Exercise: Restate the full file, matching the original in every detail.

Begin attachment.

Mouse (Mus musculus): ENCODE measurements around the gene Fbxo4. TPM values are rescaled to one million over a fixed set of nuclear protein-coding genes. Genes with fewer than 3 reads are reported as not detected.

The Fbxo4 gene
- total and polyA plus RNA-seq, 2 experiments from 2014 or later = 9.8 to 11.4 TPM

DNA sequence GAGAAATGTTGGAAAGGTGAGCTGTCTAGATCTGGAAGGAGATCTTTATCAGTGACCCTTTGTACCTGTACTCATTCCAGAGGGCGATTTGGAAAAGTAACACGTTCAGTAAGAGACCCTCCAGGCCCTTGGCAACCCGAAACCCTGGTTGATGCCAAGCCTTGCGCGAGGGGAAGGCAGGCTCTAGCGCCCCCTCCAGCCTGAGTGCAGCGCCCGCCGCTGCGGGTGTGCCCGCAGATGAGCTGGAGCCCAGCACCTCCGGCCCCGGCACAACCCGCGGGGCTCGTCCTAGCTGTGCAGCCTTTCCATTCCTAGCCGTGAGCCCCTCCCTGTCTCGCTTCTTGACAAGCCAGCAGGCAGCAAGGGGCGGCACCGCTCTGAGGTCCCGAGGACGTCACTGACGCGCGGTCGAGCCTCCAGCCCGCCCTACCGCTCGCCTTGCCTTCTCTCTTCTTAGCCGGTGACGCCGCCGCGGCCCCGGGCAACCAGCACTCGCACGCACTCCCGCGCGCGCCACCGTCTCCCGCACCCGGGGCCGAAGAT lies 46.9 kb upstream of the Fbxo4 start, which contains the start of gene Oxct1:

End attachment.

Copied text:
Mouse (Mus musculus): ENCODE measurements around the gene Fbxo4. TPM values are rescaled to one million over a fixed set of nuclear protein-coding genes. Genes with fewer than 3 reads are reported as not detected.

The Fbxo4 gene
- total and polyA plus RNA-seq, 2 experiments from 2014 or later = 9.8 to 11.4 TPM

DNA sequence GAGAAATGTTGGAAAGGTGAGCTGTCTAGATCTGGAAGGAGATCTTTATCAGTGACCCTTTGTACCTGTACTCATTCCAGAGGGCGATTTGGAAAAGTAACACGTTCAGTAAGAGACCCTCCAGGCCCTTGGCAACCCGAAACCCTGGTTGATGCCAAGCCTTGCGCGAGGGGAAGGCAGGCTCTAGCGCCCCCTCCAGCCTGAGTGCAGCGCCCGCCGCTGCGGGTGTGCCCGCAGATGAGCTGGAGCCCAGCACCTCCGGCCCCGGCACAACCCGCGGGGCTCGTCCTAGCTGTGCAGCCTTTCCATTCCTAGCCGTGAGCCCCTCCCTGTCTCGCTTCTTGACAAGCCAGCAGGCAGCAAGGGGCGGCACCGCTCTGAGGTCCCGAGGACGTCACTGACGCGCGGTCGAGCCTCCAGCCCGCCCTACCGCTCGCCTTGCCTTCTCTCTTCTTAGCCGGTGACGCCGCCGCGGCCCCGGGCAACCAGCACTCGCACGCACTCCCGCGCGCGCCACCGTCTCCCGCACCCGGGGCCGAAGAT lies 46.9 kb upstream of the Fbxo4 start, which contains the start of gene Oxct1: